The Surprising Thing You Should Avoid Ordering at a Steakhouse
Be careful how you order your steak. "Medium-rare" doesn't mean the same thing it used to.
We’ve all heard how to order steak: medium-rare, which translates to an internal temperature of 135°F. Most chefs recommend this temperature, as it brings out the flavour while ensuring that the cut stays tender, and also allows a little more time for a nice char on the outside.
But if you order your steak medium-rare these days, you might get it quite a bit more “rare” than you bargained for.
Why your medium-rare steak is being served raw
The reason for this mishaps is not due to a personal affront from the chef or your server. It primarily comes down to one thing: cost.
The truth is that costs are rising all across the board. A quality pound of rib eye that was $6 two years ago now sells for $8. Rents are climbing. Labor costs are increasing. And competition between restaurants is fierce, resulting in even more expense as restaurants try to out-do each other with decor and advertising.
How cost impacts cooking
If a customer finds that their steak is underdone and they send it back, it’s easy to put that steak on the grill for a few more minutes and have it out to the table with no lost cost. However, if the table finds that their steak is overdone, that steak has to be thrown out, and the restaurant loses the money on the product. Pressured by tight profit margins, chefs tend to err on the side of caution, which can result in under-cooked steaks.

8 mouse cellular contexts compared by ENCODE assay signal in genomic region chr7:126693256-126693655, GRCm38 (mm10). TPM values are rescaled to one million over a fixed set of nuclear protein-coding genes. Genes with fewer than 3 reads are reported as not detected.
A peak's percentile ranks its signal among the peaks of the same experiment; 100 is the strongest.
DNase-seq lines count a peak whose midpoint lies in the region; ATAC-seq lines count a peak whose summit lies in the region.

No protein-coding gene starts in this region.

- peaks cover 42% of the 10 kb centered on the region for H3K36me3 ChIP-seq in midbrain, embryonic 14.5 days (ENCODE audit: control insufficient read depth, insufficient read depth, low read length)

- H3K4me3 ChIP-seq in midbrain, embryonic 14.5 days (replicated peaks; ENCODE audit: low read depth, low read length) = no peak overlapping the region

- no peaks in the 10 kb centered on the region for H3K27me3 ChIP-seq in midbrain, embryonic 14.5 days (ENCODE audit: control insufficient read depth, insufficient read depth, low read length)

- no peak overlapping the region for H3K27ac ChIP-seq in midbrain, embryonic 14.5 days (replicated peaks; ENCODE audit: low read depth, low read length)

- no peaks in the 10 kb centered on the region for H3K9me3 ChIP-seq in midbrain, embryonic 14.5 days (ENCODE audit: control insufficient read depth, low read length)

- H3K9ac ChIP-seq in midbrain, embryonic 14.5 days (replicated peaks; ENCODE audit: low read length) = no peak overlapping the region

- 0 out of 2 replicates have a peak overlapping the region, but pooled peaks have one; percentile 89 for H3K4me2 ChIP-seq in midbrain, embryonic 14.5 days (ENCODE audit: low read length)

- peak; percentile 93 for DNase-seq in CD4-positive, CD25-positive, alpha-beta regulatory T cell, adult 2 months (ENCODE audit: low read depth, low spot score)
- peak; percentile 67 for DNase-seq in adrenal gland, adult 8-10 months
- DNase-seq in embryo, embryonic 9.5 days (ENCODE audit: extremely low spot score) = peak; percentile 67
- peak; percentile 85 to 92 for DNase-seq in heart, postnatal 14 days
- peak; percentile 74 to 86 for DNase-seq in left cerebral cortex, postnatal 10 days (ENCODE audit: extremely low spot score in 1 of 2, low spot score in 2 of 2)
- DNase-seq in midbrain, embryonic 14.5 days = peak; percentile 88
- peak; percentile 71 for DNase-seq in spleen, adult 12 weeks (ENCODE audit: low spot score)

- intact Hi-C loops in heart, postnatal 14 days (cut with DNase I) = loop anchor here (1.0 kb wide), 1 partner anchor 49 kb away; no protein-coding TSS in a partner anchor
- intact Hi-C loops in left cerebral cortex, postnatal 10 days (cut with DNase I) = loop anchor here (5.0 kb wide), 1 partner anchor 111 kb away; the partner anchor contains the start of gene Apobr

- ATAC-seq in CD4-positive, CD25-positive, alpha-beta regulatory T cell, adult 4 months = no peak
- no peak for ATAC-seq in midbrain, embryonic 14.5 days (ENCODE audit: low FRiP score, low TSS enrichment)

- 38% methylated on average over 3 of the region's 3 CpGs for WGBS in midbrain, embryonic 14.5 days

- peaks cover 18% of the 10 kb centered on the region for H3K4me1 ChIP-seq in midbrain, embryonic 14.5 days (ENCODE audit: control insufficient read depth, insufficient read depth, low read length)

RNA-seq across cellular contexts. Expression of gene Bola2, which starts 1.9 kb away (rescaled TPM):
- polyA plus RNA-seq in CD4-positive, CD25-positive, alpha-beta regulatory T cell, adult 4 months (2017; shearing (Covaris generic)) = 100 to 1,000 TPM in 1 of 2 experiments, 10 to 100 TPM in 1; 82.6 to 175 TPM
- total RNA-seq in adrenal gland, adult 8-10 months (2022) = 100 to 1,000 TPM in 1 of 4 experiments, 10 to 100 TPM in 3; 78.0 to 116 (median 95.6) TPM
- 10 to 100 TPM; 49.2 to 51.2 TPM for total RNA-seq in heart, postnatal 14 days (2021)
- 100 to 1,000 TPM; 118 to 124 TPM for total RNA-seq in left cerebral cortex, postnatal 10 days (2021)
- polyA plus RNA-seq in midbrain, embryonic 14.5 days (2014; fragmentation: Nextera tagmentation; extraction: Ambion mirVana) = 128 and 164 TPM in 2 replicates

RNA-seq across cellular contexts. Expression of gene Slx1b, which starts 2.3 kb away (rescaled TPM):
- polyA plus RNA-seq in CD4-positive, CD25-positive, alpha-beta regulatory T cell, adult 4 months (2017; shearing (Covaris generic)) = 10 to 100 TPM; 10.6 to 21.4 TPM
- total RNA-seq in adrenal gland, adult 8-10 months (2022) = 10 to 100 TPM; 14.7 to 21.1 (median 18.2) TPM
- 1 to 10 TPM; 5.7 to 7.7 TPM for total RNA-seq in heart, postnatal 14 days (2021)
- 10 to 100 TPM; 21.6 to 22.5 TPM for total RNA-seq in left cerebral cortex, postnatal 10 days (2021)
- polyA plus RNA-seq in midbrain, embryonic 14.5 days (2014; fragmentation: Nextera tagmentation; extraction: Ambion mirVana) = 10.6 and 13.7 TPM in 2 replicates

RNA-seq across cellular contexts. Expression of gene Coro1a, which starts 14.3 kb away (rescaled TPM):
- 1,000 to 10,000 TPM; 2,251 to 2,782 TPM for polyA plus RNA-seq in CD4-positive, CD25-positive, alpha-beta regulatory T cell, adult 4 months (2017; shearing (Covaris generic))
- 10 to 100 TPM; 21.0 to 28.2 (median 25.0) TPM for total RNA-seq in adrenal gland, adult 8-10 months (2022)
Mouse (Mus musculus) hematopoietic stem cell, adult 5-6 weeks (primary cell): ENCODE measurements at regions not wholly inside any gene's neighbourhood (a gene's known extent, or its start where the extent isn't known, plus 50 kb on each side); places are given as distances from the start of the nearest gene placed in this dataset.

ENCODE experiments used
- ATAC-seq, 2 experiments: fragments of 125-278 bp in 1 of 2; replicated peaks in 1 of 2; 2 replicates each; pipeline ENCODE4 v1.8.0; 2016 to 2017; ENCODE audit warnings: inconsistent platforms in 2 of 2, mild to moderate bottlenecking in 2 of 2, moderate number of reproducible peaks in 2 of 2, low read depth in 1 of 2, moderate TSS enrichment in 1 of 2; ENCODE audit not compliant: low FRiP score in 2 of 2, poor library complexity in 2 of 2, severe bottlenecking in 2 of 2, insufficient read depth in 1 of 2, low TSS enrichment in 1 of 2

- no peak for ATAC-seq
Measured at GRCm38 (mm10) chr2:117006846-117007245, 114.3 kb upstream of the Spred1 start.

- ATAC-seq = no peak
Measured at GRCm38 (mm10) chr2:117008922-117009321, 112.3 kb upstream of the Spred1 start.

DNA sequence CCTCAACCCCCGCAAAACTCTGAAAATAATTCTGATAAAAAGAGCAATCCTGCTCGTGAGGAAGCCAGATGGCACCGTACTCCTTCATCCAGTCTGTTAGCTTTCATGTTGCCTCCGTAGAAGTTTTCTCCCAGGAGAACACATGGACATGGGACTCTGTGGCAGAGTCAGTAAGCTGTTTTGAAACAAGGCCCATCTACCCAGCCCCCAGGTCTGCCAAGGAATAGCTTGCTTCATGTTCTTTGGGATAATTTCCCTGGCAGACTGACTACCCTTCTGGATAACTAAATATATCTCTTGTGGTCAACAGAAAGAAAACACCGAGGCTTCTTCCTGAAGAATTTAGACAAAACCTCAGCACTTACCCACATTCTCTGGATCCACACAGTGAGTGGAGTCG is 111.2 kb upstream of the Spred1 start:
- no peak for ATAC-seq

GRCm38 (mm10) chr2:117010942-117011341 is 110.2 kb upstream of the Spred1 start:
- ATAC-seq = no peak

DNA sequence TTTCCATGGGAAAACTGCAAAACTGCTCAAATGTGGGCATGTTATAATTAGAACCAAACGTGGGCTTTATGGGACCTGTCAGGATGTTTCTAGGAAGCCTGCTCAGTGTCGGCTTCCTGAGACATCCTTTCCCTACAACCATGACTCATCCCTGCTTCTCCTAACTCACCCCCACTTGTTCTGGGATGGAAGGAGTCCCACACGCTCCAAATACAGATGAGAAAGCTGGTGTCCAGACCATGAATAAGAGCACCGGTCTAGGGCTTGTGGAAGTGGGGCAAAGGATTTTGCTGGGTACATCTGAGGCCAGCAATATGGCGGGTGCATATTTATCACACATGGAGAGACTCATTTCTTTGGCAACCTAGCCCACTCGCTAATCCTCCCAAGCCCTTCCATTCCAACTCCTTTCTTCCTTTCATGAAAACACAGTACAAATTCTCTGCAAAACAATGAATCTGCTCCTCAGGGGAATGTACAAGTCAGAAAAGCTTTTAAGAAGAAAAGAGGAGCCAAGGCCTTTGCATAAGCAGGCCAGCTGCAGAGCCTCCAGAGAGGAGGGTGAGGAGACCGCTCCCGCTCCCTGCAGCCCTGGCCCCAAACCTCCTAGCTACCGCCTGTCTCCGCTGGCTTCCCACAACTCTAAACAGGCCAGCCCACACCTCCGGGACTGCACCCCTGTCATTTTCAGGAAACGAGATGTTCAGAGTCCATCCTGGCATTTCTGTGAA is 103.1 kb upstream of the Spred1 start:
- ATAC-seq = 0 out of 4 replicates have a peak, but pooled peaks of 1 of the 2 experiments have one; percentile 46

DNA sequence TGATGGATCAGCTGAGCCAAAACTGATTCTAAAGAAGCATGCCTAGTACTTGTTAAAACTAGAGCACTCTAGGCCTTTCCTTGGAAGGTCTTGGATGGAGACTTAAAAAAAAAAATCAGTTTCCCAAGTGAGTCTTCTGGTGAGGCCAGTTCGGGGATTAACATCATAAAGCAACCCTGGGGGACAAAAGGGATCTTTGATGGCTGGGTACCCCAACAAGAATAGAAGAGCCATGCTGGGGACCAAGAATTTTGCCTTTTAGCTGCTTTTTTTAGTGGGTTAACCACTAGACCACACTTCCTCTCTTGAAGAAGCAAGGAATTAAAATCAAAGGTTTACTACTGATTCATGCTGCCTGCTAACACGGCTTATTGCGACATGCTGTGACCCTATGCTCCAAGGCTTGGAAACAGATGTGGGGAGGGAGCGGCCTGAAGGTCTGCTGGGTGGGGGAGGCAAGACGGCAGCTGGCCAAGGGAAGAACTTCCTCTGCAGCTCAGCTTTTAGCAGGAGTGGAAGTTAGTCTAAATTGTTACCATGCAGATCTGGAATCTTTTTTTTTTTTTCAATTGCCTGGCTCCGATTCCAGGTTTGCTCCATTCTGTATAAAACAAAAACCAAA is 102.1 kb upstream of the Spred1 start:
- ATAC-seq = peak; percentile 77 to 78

Would rather cook your own medium-rare steak? This Strip Loin Steak with Cilantro Sunflower Sauce is a must-try recipe.
Get the steak you ordered
To keep a raw steak from hitting your table, be communicative with your server about what you’re looking for. Order your steak “medium-rare-plus,” not quite medium but more cooked than medium-rare. This ensures you’re getting the juicy, ready-to-eat steak you’ve been waiting for. Bon appétit!
Next, check out grilling mistakes that could easily make you sick.